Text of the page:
Nov. 16, 2015, 3:46 p.m.
 OriginsOrigins Origins

In this thread:  azichettello

"The researchers, at the Scripps Research Institute, created molecules that self-replicate and even evolve and compete to win or lose. If that sounds exactly like life, read on to learn the controversial and thin distinction."

"Specifically, the researchers synthesized RNA enzymes thatcan replicate themselves without the help of any proteins or other cellular components, and the process proceeds indefinitely. "Immortalized" RNA, they call it, at least within the limited conditions of a laboratory.

"RNA is the close cousin to DNA. More accurately, RNA is thought to be a primitive ancestor of DNA. RNA can't run a life form on its own, but 4 billion years ago it might have been on the verge of creating life, just needing some chemical fix to make the leap. In today's world, RNA is dependent on DNA for performing its roles, which include coding for proteins." (2009)

 azichettello - 4 years, 3 months ago Open

Came up in a discussion today. This is the closest that humanity has gotten towards creating life by my research. Figured you'd be interested in this.


 bzichett - 4 years, 3 months ago Open

Here's a link to the paper:

Self-sustained Replication of an RNA Enzyme

And from a more recent paper by that group: Evolution in an RNA World (2009)

Is it Alive?

No. The artificial genetic system based on RNA enzymes that catalyze their own replication has many of the properties of a living system, but lacks the ability to bring about inventive Darwinian evolution. The molecules can undergo self-sustained replication with exponential growth. “Self-sustained” in this context refers to their ability to operate without the aid of an external catalyst. All of the genetic information that is necessary for the system to replicate and evolve is part of the system that is undergoing replication and evolution [....]

And an excerpt from "The Emergence Of Life On Earth" (found reposted on a forum here. Originally a summary of the state of art research in Abiogenesis)

Having established that RNA was synthesisable under prebiotic conditions, researchers then turned to the matter of establishing the existence of self-replicating species of RNA molecules. This was duly successful[30, 43, 45 - 47], establishing that such species could have arisen among the extant RNA molecules being synthesised on a prebiotic Earth, and of course, once one self-replicating species exists, the process of evolution can begin, which has also since been demonstrated to apply to replicating RNAs in appropriate laboratory experiments[48].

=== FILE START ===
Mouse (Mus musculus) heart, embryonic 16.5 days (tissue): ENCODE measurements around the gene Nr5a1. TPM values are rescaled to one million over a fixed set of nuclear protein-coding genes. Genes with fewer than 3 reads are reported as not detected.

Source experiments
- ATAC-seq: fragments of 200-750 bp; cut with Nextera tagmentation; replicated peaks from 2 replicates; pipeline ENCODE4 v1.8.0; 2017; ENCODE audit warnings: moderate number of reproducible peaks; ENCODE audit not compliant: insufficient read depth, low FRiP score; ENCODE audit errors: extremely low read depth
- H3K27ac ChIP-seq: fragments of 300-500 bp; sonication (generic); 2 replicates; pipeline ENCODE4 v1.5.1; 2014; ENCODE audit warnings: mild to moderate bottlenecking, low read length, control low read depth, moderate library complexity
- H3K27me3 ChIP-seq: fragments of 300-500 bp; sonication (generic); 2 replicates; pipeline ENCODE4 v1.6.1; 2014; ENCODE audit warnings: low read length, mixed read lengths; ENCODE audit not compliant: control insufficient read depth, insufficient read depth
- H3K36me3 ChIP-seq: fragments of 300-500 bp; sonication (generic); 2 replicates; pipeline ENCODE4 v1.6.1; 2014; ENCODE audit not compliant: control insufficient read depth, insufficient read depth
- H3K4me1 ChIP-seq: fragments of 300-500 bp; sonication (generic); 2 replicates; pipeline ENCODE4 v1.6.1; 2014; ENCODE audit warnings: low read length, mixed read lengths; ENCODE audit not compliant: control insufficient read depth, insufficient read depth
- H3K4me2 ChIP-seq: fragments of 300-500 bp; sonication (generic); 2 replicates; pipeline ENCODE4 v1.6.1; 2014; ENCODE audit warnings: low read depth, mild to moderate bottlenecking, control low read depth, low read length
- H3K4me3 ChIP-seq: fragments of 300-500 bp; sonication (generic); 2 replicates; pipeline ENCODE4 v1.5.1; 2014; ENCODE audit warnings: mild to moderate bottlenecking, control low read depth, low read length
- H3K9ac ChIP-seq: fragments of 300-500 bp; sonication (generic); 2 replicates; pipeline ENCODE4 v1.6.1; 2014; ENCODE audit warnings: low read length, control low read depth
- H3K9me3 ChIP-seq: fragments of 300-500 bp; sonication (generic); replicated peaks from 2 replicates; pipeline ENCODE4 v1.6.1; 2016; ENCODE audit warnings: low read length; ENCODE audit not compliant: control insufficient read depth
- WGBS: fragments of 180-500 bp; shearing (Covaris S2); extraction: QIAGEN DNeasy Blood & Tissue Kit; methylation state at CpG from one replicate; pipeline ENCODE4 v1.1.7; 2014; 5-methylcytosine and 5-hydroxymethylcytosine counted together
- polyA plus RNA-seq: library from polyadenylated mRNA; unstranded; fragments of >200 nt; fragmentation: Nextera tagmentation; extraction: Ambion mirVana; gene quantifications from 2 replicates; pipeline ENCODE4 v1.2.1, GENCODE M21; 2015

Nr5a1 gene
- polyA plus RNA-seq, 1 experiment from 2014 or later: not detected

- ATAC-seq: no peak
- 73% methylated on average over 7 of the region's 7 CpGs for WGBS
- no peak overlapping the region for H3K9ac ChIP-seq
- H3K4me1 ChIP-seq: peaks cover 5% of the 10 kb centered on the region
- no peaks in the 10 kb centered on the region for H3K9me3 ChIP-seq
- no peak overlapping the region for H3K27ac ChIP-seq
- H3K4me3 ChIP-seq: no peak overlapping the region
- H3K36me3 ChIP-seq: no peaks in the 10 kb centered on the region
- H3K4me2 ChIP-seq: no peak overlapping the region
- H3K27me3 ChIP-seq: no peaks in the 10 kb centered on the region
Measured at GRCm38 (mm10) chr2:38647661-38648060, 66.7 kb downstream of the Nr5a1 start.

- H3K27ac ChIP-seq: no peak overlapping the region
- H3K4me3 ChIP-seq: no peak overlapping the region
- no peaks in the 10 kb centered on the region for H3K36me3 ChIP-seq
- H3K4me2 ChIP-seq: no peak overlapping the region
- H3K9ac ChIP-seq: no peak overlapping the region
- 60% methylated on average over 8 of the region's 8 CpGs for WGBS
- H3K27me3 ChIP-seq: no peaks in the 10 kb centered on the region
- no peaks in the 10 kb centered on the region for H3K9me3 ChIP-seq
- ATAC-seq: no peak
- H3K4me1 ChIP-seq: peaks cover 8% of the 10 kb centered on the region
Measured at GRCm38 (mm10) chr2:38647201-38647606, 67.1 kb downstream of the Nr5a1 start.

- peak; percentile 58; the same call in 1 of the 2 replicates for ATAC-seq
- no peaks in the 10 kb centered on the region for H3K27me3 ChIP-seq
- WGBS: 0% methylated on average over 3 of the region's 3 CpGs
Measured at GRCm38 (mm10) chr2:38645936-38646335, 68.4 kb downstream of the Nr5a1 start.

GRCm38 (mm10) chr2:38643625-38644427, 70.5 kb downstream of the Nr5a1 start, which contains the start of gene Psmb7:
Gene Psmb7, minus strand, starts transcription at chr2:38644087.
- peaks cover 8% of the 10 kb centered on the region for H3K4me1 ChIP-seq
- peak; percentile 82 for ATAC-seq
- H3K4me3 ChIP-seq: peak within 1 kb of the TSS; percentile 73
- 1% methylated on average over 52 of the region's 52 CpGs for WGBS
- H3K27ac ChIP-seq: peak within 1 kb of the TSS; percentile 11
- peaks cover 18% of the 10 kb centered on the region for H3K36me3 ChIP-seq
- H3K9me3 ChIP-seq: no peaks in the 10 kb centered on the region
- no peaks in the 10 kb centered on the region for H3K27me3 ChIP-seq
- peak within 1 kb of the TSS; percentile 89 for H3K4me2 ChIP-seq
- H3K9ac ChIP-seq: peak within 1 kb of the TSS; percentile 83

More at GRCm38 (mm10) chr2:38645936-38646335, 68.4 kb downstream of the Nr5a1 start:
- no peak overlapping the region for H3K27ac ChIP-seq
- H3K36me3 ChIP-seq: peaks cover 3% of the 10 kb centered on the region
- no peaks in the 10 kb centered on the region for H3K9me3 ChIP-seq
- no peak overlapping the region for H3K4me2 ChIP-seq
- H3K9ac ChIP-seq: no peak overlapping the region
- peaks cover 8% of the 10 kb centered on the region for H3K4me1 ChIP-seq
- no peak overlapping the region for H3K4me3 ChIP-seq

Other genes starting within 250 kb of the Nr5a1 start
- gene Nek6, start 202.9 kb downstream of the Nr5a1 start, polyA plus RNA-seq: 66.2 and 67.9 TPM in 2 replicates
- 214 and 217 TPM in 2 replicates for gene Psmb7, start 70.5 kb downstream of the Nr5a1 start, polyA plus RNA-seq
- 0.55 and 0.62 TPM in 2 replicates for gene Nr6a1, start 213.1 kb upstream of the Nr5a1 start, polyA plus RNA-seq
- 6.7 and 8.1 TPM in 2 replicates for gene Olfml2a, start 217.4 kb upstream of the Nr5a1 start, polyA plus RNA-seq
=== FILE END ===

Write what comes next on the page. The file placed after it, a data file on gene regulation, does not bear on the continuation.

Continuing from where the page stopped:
Once a self-replicating molecule that can form the basis of an inheritance mechanism exists, the next stage scientists postulate to be required is encapsulation within some sort of selectively permeable membrane. The molecules of choice for these membrane are lipids, which have been demonstrated repeatedly in the laboratory to undergo spontaneous self-organisation into various structures, such as bilayer sheets, micelles and liposomes. Indeed, in the case of phospholipids, they can be stimulated to self-organise by the simple process of agitating the solution within which they are suspended - literally, shake the bottle[49 - 53]. Moreover, research has established that these lipids can encapsulate RNA molecules, and selectively admit the passage of base and sugar molecules to facilitate RNA replication[54, 55]. With the advent of this discovery in appropriate laboratory research, protocell formation is but a short step away, and indeed, the latest research is now actively concentrating upon the minimum components required in order for a viable, self-replicating protocell to exist. Prebiotic lipid formation is also a part of the repertoire of the literature in the field, and some papers now extant document the first experiments aimed at producing viable self-replicating protocells[55 - 70].

[30] Nucelotide Synthetase Ribozymes May Have Emerged First In The RNA World by Wentao Ma, Chunwu Yu, Wentao Zhang and Jiming Hu, The RNA Journal, 13: 2012-2019, 18th September 2007

[43] A Self-Replicating Ligase Ribozyme by Natasha Paul & Gerald F. Joyce, Proc. Natl. Acad. Sci. USA., 99(20): 12733-12740 (1st October 2002)

[45] Ribozymes: Building The RNA World by Gerald F. Joyce, Current Biology, 6(8): 965-967, 1996

[46] Self-Sustained Replication Of An RNA Enzyme by Tracey A. Lincoln and Gerald F. Joyce, ScienceExpress, DOI: 10.1126/science.1167856 (8th January 2009)

[47] The Origin Of Replicators And Reproducers by Eörs Szathmáry, Philosophical Transactions of the Royal Society Part B, 361: 1689-1702 (11th September 2006)

[48] Darwinian Evolution On A Chip by Brian M. Paegel and Gerald F. Joyce, Public Library of Science Biology, 6(4): e85 (April 2008)